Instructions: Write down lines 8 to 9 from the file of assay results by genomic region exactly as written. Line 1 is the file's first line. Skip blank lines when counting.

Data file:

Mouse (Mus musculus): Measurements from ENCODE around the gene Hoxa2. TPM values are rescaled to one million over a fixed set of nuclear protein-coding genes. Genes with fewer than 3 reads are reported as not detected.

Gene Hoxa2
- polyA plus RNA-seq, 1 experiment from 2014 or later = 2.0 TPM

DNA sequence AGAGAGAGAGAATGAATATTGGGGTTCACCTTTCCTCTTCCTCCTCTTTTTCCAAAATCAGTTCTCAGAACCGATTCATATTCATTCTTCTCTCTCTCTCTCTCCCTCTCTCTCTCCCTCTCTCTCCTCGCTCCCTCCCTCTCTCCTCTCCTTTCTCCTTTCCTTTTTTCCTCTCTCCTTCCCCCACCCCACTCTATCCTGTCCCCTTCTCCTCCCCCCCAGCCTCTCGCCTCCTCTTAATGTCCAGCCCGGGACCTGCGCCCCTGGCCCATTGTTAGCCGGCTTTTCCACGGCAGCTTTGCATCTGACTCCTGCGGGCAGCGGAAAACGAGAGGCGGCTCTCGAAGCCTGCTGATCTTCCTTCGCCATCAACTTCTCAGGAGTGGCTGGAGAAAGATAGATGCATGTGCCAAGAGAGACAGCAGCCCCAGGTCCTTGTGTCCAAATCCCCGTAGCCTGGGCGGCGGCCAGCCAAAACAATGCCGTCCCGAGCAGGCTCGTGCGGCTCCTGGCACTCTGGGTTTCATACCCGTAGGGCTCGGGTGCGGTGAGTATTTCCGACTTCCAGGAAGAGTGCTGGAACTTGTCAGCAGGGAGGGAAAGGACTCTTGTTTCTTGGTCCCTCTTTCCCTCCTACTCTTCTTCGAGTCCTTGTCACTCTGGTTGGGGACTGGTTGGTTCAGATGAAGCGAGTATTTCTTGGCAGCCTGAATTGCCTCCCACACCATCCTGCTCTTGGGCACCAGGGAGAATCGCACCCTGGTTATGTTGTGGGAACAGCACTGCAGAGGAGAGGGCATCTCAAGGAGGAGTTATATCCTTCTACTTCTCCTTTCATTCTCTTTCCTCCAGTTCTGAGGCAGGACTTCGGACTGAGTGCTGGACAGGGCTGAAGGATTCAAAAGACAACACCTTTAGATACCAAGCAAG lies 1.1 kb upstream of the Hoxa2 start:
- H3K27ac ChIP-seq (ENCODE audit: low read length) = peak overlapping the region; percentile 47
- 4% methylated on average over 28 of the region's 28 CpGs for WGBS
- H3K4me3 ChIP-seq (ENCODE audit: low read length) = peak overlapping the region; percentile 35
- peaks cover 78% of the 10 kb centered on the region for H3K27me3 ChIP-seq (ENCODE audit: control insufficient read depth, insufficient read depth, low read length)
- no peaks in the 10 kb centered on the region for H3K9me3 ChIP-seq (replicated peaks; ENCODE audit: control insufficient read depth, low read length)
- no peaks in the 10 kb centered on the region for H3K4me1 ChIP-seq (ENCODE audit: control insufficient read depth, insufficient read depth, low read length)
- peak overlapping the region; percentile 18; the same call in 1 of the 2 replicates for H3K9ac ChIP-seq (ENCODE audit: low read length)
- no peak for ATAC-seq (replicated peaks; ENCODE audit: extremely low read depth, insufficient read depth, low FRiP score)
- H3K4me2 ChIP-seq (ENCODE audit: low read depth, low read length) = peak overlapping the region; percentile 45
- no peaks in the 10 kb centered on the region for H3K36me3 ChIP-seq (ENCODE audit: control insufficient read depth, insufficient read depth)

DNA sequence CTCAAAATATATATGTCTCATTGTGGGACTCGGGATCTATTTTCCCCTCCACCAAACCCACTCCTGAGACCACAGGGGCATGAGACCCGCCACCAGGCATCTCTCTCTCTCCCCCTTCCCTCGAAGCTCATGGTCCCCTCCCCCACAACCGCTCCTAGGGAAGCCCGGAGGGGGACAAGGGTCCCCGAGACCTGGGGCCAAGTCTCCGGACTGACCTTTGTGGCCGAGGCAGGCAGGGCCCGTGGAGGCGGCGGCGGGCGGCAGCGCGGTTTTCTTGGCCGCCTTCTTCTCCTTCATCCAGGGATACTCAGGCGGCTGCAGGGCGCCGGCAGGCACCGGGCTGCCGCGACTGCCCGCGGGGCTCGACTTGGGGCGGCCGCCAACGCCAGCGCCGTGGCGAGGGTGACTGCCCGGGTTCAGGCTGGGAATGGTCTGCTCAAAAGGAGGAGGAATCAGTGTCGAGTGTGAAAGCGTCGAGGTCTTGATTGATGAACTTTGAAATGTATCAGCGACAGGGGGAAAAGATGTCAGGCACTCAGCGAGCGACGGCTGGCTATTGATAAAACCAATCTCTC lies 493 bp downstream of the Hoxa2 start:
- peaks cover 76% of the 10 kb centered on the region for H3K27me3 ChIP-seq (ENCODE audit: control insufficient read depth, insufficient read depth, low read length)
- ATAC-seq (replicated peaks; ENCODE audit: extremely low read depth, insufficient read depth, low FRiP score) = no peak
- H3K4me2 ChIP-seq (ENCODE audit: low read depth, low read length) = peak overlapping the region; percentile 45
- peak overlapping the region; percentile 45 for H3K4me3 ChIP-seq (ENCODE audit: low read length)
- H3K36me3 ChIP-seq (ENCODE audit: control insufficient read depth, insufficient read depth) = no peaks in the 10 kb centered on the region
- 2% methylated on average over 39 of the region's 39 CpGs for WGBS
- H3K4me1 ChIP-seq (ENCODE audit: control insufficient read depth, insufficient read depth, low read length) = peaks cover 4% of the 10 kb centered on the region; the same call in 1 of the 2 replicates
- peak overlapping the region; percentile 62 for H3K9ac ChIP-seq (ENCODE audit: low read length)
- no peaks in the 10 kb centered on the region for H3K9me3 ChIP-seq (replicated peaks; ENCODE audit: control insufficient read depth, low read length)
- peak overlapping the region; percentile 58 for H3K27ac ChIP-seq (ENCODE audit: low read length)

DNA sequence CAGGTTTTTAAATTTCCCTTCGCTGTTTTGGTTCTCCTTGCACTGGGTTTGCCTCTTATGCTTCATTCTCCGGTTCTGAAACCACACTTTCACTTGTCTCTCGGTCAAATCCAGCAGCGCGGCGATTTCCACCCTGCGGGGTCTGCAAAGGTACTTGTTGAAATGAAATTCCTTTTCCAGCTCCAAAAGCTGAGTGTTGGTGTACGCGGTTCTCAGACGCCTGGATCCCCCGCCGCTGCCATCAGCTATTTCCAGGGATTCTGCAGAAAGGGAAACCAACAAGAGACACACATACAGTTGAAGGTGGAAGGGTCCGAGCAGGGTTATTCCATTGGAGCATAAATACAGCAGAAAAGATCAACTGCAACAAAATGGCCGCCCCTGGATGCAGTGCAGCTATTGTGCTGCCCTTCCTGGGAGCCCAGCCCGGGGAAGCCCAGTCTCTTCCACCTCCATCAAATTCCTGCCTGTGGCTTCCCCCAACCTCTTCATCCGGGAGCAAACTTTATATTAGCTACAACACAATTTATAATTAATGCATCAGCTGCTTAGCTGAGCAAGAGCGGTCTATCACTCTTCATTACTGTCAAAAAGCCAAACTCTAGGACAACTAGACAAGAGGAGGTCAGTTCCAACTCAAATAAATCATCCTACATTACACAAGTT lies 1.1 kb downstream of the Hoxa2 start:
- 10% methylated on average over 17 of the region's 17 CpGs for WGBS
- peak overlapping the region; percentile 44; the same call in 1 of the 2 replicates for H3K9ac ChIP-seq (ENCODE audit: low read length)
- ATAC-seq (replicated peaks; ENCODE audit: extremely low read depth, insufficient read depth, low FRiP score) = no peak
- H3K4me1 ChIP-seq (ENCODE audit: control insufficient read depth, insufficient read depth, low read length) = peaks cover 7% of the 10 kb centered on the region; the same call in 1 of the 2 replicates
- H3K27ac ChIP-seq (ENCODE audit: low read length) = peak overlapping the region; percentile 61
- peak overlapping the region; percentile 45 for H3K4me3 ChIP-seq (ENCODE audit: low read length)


- peaks cover 78% of the 10 kb centered on the region for H3K27me3 ChIP-seq (ENCODE audit: control insufficient read depth, insufficient read depth, low read length)
- no peaks in the 10 kb centered on the region for H3K9me3 ChIP-seq (replicated peaks; ENCODE audit: control insufficient read depth, low read length)